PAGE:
NEC launched an Australian-designed B2B Internet-based invoice presentment and payment solution today.
The solution, i-Invoice (for Internet Invoice) provides online invoice presentment and payment, and incorporates standard business accounts payable processes such as approval and dispute procedures. Paul Grady, general manager, e-business, NEC Business Solutions, said i-Invoice is a managed application hosted in NEC Business Solution's secure data centre, and backed up by a disaster recovery site. It features high-level security and encryption on all data transfers and supports both credit card and customer-initiated direct debit options and interoperates with all banks. The solution differs from traditional electronic bill presentment and payment products, Grady said, as it is specifically designed for B2B use. It incorporates processes for invoice approval, dispute procedures, separation of invoice viewing and payment, adjustable outstanding balance and interactive process. The solution includes access controls over staff payment ability where staff have access to the company bank account to pay specific bills, limiting other transactions or bill payments.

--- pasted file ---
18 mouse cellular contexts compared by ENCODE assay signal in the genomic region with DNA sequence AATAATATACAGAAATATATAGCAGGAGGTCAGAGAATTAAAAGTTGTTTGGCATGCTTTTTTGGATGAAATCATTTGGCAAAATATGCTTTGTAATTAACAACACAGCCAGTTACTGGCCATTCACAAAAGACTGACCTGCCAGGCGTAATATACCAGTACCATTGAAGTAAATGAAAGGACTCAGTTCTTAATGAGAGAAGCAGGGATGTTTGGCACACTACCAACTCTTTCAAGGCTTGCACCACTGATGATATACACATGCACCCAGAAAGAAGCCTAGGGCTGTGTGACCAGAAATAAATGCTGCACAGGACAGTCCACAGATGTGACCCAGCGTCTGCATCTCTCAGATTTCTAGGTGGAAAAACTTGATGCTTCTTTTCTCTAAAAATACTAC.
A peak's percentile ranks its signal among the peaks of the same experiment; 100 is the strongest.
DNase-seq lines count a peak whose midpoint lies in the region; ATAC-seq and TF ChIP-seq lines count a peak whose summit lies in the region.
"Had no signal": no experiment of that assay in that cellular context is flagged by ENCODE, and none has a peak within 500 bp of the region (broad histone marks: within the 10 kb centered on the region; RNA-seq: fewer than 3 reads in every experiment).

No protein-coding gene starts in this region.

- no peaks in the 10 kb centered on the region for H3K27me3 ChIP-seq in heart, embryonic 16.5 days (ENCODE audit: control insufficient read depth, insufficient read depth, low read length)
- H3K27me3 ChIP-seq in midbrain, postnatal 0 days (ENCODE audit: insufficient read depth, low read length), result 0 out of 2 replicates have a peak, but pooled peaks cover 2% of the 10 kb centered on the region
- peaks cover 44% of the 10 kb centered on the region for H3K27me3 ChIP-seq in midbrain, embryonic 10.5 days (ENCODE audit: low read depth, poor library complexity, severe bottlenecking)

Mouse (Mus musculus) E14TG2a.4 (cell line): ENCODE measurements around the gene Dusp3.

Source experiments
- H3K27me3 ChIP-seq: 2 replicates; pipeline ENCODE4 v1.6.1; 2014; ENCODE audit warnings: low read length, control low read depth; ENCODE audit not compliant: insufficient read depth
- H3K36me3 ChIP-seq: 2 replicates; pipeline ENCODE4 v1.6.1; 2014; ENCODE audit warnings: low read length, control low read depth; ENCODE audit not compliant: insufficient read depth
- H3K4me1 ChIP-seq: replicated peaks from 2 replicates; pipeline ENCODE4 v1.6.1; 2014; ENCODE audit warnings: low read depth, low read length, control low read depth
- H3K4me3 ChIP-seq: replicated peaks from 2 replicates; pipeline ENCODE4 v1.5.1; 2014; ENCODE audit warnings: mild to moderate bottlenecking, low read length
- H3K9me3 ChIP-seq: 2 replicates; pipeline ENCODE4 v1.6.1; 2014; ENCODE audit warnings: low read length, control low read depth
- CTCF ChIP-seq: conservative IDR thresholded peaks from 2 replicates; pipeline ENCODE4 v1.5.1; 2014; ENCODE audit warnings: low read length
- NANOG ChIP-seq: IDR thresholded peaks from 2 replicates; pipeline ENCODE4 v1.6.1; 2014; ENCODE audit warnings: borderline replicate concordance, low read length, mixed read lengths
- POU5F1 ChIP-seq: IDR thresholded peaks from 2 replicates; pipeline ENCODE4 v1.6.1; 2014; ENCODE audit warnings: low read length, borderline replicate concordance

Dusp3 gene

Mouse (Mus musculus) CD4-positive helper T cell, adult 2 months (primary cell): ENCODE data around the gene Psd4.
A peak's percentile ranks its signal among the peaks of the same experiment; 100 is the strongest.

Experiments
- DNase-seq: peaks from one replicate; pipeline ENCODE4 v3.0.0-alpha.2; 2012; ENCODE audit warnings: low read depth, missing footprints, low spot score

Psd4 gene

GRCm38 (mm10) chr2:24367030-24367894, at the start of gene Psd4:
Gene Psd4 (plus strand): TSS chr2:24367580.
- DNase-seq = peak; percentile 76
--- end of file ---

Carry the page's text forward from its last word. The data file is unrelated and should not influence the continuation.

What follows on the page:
With debt recovery a massive issue for businesses, electronic invoicing and payment offers significant opportunities for businesses to reduce their invoicing costs, Grady said.
Companies that issue a high volume of invoices to other businesses each month stand to make considerable savings even where the value of individual transactions is small, he said. "We are already seeing strong interest from the distribution, manufacturing and wholesale industries, which stand to reduce invoicing and accounts receivable costs by as much as 65 per cent with i-Invoice." He said four companies are piloting the solution now.
According to Grady, organisations issuing more than 500 invoices to other businesses a month should seriously consider the potential savings of Internet-based invoicing and payment.
He said i-Invoice is a low-cost entry solution for a problem that organisations already have.
"Instead of an IT manager considering whether to put in new people or a new infrastructure, we do it in a cost effective way," Grady said. Pricing is on a per-transaction basis and also depends on what level of services and integration the customer wants.
"It is a pay-per-use basis, like making phone calls, and could be as little as $1 a transaction."